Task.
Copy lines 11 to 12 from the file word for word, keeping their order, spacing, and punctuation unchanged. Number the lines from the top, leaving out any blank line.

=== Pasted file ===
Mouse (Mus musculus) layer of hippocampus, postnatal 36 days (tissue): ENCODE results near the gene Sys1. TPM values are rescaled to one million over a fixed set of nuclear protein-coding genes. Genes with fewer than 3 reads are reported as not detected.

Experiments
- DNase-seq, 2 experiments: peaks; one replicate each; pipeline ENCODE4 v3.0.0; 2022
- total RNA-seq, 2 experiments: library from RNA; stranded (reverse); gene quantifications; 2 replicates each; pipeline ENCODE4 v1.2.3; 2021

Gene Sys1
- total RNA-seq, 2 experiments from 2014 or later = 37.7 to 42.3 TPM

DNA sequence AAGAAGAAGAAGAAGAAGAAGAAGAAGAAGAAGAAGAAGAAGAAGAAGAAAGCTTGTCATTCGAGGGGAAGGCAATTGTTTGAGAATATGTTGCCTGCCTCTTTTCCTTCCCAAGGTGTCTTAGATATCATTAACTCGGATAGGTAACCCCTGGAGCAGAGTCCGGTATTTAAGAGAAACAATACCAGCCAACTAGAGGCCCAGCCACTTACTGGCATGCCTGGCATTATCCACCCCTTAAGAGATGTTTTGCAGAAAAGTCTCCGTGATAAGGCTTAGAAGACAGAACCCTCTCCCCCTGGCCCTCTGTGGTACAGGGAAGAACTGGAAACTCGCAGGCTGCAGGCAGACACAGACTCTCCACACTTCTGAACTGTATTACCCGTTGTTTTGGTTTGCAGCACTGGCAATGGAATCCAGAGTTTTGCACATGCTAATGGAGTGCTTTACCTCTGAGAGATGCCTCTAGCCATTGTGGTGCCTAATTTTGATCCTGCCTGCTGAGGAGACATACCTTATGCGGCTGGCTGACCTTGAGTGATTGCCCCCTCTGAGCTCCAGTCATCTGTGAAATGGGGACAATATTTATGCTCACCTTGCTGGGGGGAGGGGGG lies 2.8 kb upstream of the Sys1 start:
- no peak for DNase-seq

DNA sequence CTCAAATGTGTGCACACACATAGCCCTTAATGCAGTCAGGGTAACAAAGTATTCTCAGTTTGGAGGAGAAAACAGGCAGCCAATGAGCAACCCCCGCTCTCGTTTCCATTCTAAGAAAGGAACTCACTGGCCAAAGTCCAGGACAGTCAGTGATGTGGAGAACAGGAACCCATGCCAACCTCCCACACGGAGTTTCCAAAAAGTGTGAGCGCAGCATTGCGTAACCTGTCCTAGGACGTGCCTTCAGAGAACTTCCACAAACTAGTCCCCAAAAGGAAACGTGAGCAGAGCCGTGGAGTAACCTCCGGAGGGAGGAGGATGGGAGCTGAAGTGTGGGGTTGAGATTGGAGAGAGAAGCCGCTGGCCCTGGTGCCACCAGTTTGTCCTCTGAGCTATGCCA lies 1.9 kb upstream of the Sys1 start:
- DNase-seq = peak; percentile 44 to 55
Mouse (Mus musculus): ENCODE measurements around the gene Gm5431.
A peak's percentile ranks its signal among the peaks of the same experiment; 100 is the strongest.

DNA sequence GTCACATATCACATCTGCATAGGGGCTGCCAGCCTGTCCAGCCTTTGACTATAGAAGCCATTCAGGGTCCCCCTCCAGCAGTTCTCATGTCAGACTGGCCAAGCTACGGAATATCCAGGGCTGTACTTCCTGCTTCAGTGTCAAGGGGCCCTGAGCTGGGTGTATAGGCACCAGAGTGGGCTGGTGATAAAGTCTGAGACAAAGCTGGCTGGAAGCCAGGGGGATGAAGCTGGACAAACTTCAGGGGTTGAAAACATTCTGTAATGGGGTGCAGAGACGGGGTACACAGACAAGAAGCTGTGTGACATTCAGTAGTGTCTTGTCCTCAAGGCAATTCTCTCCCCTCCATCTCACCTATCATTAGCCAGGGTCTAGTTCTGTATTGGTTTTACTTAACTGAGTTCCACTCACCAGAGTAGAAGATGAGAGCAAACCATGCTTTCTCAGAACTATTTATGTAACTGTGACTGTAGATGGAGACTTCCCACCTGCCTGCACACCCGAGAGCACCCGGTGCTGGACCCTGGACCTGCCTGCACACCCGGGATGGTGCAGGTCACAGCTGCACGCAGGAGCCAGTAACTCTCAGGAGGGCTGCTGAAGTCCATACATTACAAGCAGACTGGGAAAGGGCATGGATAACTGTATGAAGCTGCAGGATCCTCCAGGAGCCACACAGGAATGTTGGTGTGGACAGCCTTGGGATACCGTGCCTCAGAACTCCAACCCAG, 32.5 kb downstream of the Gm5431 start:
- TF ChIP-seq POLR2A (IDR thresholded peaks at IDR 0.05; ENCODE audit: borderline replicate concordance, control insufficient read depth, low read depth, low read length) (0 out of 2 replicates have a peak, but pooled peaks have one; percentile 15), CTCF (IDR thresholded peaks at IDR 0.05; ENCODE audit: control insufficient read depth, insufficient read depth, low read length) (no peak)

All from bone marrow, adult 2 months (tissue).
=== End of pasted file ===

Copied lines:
Mouse (Mus musculus): ENCODE measurements around the gene Gm5431.
A peak's percentile ranks its signal among the peaks of the same experiment; 100 is the strongest.